Blue Monday may not be real, but the mental health issues it represents are
When I meet Kate Andrews in a NAIT cafeteria to talk about beating the winter doldrums – and Blue Monday – she picks a table by the windows. It’s -14 C outside, but the sun is shining after a couple of days behind a curtain of clouds.
“I’m actually very strategic about where I place myself during the day,” says the Personal Fitness Trainer instructor. “We could have sat at that dark table in the corner but we’re not getting the same benefits for our mood just by seeing that light.”
A skiing and snowshoeing enthusiast, Andrews loves winter but can be laid low by plummeting temperatures and decreased daylight. And even though she knows Blue Monday was created by the travel industry proclaiming the third Monday of January to be the year’s most depressing day, she believes it represents a genuine, Northern Hemisphere affliction.
“As somebody who does suffer through the winter, I don’t think it’s to be taken lightly,” says Andrews. Here are other ways she gets strategic as she waits for the milder, brighter days of spring.
Shine a light
With fewer hours of daylight in winter – and less intense light – Andrews uses what she calls her “happy lamp.” At the side of her desk is a light that mimics sunlight to help treat seasonal affective disorder, a kind of depression tied to changes in the seasons.
She turns it on for about 10 minutes each morning. “If it’s a little greyer out, I’ll do it in the afternoon as well.”
More simply, she lets the light in whenever and wherever she can. At the start of teaching a class, for example, the first thing she does is open the blinds. “I always have daylight coming in.”
Andrews knows cold, dark days promote hibernation. But she also knows the positive mental impacts of exercise. Movement and activity can decrease the body’s levels of cortisol, a stress hormone, and increase dopamine and other hormones related to pleasure. “They naturally elevate your mood.”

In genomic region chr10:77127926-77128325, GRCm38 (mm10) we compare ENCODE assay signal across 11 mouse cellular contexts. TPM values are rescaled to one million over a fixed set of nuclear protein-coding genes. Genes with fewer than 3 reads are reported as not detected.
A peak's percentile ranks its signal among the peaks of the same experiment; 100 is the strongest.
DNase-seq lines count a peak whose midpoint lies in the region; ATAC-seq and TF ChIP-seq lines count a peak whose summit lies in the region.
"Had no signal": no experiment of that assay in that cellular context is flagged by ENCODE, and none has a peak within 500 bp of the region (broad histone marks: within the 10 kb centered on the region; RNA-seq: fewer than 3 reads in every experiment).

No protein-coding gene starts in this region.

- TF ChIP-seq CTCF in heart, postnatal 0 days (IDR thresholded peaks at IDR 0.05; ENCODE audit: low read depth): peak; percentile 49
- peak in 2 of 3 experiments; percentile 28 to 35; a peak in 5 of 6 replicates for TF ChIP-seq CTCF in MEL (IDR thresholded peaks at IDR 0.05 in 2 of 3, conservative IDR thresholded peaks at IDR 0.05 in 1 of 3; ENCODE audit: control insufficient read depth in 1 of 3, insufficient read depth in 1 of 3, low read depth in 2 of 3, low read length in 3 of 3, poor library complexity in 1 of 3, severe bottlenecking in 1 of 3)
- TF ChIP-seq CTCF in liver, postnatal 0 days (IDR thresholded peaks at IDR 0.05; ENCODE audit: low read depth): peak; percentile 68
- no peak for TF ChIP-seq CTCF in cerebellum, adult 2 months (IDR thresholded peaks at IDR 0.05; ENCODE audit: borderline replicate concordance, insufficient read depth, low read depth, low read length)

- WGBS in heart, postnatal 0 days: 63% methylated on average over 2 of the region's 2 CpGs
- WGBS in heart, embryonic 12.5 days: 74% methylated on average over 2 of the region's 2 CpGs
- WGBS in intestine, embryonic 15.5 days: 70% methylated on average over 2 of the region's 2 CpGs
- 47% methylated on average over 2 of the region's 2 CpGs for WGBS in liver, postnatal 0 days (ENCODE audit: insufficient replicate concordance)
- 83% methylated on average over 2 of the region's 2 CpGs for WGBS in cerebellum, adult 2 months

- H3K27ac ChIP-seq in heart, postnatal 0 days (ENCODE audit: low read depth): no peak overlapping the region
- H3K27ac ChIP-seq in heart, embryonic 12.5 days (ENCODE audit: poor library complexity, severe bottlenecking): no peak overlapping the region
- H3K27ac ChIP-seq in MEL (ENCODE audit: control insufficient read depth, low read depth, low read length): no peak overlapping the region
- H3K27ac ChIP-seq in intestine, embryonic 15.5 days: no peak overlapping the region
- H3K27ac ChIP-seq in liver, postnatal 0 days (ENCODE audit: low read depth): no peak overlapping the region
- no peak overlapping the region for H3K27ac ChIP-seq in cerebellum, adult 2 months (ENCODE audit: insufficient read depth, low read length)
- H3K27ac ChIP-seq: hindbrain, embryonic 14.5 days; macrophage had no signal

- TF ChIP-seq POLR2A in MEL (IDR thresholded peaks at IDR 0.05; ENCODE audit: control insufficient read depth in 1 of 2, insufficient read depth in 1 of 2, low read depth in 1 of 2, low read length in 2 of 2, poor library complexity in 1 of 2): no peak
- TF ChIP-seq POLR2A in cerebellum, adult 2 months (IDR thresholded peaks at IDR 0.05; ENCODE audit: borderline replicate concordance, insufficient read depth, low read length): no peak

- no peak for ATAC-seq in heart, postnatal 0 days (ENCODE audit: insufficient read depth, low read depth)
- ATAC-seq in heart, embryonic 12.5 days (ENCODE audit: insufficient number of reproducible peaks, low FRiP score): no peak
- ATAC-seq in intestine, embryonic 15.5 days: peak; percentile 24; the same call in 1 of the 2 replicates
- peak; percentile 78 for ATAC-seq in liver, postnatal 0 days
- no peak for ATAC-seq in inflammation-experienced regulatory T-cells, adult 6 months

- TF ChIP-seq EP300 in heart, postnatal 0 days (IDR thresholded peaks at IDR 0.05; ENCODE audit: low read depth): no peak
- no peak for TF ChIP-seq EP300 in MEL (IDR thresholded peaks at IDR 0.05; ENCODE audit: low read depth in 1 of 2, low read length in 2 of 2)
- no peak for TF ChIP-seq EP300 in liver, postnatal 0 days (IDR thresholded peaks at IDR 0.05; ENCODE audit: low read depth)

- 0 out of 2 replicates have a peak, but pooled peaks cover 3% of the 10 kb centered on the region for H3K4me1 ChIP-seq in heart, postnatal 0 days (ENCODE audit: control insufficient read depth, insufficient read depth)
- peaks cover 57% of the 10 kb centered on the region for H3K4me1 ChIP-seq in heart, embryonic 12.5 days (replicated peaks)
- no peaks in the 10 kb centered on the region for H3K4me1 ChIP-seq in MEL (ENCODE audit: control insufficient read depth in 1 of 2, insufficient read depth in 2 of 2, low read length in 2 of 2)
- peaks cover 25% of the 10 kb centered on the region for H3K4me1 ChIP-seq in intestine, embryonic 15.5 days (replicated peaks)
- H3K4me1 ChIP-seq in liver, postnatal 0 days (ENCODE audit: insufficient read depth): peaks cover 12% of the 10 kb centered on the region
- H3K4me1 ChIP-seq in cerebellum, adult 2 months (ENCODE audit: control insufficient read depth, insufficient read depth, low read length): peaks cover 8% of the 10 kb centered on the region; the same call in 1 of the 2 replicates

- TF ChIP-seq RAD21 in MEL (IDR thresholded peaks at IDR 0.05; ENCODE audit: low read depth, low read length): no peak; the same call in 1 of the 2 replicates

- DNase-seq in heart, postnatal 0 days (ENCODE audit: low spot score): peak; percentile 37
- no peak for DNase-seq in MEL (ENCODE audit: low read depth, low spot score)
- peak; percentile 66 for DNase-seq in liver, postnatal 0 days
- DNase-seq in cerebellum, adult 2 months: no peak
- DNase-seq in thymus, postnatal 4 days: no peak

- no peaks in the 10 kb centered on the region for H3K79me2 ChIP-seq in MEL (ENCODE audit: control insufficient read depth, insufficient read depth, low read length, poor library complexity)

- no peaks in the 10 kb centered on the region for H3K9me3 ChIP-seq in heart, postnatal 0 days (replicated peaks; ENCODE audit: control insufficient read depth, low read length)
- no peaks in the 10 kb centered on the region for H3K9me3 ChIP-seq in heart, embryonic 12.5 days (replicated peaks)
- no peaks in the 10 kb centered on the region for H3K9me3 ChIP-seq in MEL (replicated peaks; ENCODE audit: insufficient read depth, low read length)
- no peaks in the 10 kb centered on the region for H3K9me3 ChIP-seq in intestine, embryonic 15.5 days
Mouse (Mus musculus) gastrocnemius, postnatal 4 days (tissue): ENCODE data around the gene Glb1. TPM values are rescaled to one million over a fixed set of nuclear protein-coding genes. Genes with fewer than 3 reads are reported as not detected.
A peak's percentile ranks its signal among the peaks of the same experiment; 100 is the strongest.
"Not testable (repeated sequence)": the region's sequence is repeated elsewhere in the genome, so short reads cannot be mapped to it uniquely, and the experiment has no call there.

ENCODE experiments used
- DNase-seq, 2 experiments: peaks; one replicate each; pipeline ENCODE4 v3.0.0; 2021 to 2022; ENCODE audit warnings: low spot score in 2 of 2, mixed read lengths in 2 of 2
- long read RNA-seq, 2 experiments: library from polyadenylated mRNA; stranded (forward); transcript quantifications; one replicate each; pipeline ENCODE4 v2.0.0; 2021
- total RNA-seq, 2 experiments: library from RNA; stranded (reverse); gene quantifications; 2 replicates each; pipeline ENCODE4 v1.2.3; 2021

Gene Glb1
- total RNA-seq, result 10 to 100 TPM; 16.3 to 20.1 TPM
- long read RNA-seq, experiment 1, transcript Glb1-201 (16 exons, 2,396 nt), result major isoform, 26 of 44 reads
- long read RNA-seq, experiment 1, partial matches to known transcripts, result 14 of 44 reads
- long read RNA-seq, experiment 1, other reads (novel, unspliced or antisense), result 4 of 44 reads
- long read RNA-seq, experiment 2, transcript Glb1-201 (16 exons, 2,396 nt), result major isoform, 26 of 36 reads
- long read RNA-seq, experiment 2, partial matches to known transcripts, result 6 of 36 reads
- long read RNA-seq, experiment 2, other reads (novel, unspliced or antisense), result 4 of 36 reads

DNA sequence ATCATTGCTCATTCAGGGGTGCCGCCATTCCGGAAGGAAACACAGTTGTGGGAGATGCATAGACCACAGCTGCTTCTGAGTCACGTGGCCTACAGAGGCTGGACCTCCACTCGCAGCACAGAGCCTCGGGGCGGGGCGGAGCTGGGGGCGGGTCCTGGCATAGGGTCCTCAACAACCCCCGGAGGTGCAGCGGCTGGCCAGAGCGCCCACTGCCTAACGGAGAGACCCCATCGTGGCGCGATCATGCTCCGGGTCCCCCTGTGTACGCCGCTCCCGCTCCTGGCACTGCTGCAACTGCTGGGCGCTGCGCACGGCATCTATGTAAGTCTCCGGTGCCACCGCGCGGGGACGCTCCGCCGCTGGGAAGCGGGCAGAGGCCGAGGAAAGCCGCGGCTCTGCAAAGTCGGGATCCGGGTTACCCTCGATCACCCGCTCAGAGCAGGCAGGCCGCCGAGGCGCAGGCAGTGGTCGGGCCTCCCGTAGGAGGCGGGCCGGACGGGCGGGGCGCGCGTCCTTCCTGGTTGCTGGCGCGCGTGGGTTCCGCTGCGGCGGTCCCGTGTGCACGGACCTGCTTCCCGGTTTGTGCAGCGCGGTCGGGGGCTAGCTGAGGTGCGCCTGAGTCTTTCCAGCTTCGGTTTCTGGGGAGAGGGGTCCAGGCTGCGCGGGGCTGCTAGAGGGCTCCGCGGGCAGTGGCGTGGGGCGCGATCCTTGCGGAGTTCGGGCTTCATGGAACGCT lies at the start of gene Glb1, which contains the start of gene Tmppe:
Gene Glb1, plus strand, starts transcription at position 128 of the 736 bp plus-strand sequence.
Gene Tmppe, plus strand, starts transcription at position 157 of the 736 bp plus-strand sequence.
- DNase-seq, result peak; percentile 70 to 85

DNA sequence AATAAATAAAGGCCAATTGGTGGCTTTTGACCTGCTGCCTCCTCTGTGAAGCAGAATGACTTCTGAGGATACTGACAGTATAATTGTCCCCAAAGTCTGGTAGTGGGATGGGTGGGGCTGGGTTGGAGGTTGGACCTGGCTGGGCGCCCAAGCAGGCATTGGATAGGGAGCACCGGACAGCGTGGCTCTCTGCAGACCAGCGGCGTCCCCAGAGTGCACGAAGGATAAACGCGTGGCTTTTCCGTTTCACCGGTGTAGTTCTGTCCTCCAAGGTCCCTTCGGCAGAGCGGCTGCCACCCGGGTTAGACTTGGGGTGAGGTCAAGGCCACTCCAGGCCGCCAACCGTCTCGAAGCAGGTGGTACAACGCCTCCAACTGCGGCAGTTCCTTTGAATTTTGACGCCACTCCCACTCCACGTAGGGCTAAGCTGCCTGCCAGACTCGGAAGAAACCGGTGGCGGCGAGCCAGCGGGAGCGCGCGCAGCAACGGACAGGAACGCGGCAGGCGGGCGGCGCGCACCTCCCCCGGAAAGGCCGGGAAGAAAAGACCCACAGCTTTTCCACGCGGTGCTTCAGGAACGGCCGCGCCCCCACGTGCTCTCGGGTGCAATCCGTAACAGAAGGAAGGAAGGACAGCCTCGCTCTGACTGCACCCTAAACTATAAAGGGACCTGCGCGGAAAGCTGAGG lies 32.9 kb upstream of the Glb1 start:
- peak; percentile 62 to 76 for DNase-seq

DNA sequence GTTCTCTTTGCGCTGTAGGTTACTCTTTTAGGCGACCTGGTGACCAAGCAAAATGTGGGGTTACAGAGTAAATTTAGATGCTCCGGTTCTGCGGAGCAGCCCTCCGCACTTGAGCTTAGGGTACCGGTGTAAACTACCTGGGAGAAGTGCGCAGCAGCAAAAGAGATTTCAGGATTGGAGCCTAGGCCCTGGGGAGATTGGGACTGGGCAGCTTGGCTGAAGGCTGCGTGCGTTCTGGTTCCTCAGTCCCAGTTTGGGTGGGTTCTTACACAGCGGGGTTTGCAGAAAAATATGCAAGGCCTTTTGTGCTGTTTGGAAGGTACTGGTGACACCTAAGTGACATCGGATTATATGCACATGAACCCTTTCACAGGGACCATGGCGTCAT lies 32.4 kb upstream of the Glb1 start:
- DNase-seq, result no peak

Andrews opts for yoga or hard work outs. She avoids mall walking, which almost inevitably leads to shopping. “It can feel good at the time but it can cause problems after.”
The trouble with sugar and booze
“I believe in sticking to unprocessed foods,” says Andrews. This helps prevent the emotional and physical highs and crashes that can come with refined sugar and might exacerbate the winter blahs.
Similarly, she has given up casual drinking, forgoing alcohol entirely. “In general, it has helped my moods stay much more balanced,” she says.
“I never like saying that to people because it plays such a huge role in our society.” But after seeing the positive impacts of avoiding the depressant, she’s “not going back, because it has made that much of a difference.”
Andrews isn’t being admonishing when she recommends being grateful for what you have. Taking time to reflect daily on the good things in life (she writes them in a journal) has been shown to leave people feeling more positive about the present and optimistic about the future. “It helps release those good hormones as well,” says Andrews.
To take the edge off the final weeks of winter, Andrews leaves it all behind. Each February or March, she thaws out by booking a trip somewhere warm. Even the planning helps: “it’s exciting – that anticipation can also help with mood.” Acknowledging that this requires money, she saves up for travel each year.
Get by with a little help from your friends
Andrews strives for honesty about her feelings and what she needs to feel better at any time, Blue Monday or otherwise.
As a parent, for example, she might need help finding a couple of free hours for a mood-improving, child-free workout. She knows friends and family can make this happen and she's not afraid to ask.
In many cases, all she needs is the presence of others. When winter’s weighing on you, “Be around people that make you happy,” she says. Reach out. “Hugs give us good hormones flushing through our brains.”